Premiering in 1928, Bertolt Brecht’s “The Threepenny Opera” brought a tale of crime and corruption to theatergoers.
The German “play with music” focuses on the relationships between and how they interact with society.
Years later, it would continue to inspire pop culture, such as Bobby Darin’s jazz rendition of its song “Mack the Knife” in the 1950s.
Director and SCC acting instructor Duygu Monson explains that the play’s usage of strong language and graphic images is “the only way to truly represent what is happening.”
Trevor Bikos, who has been involved with theater at SCC for three years, plays Mr. Peachum, the show’s primary antagonist. Bikos describes Mr. Peachums as “a lot more conniving” than he had previously anticipated.
“I get to play a crazy person,” he says. “I pull scissors on someone — that’s a crazy person thing to do!”
Bikos, who says he is usually typecast as “kooky, dumb characters”, says it is “a joy” to get to do something different.
“Epic theater is nonsensical. All the rules are thrown out the window,” he says. “The lack of realism is challenging.”
Giovanna Cossalter Walters plays Mrs. Peachum.
“There’s lots of sex, drugs and singing in this play,” Walters says. “Everyone in this show thinks they’re the good guy, but they’re not.”
In an effort to remain timeless, Walters explains that references to specific times and places were removed from the script. While the music will remain original, Walters says the team is putting a “modern spin” on the show.
Hanna Roufs, who plays Lucy Groom and also acts in the Ensemble, says it is her first show at SCC. “I genuinely love all the people in this cast,” she says.
Roufs also shed light on what is perhaps a commonly felt dilemma in theater: “The hardest thing I struggle with is not laughing in the middle of my lines”
Dane Pischke plays Macheath, who Pischke sums up in three descriptions: crime boss, playboy and thief.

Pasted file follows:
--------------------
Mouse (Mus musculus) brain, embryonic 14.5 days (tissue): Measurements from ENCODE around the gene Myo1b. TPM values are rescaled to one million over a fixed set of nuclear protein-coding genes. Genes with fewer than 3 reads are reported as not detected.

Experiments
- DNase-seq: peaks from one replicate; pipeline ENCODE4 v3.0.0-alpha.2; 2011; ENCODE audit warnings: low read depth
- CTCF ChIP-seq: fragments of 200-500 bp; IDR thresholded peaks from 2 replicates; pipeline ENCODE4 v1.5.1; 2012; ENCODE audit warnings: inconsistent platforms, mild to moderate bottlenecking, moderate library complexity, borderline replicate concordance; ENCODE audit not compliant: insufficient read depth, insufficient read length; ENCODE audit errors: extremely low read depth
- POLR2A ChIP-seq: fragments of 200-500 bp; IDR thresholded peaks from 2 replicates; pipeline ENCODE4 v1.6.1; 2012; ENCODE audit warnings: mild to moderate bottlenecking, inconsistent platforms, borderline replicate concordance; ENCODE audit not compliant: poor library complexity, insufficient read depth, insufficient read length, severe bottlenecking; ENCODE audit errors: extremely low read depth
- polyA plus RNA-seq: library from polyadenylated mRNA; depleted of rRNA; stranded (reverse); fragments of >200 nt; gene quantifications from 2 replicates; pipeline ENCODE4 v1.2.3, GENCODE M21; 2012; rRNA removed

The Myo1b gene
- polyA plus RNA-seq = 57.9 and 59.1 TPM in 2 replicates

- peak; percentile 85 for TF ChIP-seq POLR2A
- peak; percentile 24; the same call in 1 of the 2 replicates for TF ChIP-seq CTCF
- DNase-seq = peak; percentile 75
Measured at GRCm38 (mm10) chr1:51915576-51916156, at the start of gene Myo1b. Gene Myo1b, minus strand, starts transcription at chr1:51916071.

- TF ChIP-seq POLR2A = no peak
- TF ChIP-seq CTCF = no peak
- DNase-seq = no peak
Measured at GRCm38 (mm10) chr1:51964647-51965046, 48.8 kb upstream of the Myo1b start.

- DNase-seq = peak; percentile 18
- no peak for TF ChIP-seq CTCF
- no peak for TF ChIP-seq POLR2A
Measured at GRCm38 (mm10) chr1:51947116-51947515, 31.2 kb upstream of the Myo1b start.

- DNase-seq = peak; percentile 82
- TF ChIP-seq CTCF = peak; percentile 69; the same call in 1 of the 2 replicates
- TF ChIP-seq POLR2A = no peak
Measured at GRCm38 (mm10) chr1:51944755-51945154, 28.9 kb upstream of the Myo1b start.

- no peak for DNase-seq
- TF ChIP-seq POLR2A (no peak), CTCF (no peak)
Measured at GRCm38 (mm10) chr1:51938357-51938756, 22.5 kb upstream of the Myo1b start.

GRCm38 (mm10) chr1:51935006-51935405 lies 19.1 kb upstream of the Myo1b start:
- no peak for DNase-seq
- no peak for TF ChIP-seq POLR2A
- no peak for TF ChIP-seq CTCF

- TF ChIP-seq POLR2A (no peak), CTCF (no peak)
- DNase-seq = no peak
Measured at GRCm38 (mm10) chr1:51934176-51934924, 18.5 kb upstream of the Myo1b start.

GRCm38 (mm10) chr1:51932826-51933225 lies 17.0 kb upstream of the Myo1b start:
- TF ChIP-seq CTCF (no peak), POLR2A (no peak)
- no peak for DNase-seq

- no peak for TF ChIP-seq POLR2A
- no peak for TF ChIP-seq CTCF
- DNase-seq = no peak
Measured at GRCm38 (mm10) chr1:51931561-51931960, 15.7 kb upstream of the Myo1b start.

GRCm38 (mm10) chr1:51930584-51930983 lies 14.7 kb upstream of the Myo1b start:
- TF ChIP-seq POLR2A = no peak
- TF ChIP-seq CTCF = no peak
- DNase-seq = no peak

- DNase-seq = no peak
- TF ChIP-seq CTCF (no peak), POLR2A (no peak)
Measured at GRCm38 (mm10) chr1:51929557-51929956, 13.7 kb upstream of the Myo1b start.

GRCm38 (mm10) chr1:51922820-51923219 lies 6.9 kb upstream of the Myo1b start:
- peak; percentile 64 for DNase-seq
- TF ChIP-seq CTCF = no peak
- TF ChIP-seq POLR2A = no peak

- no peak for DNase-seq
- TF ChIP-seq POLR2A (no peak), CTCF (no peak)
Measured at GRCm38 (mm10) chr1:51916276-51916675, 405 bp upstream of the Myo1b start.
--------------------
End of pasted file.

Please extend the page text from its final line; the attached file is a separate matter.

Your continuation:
“I’ve got a resource for everything to get what I want, if anyone stands in my way I’ll take them down, seduce them or both,” Pischke says of the character.
Pischke, who strictly sings bass, had the tenor keys in the show’s music adjusted to suit his range.
“I love a role no matter what I get,” Pischke says. “If I get lead I get to be the center of attention, and if I’m in the ensemble I get to be lazy.”
Wanda Moats gets “to be as loud as [she pleases]” as the Balladeer, who introduces various scenes.
“It’s truly a play for our current time,” Moats said, noting that the meaning of the word “justice” is an important aspect of the show.
“It's a really stylistically and historically important play,” Director Duygu Monson said, explaining how she allows the cast and crew to bring out political commentary such as nationalism, racism, sexism, corruption and betrayal. “To view people we don’t hear in society is really crucial.”
Monson described how epic theater goes against realism by awakening, asking questions and delivering strong societal statements directly to the audience.
“I want [the audience] to feel uncomfortable from this production and to leave with lots of questions,” Monson says. “When they see something in government that isn’t fair, I want them to see that in this play and ask ‘how much am I part of the problem?’”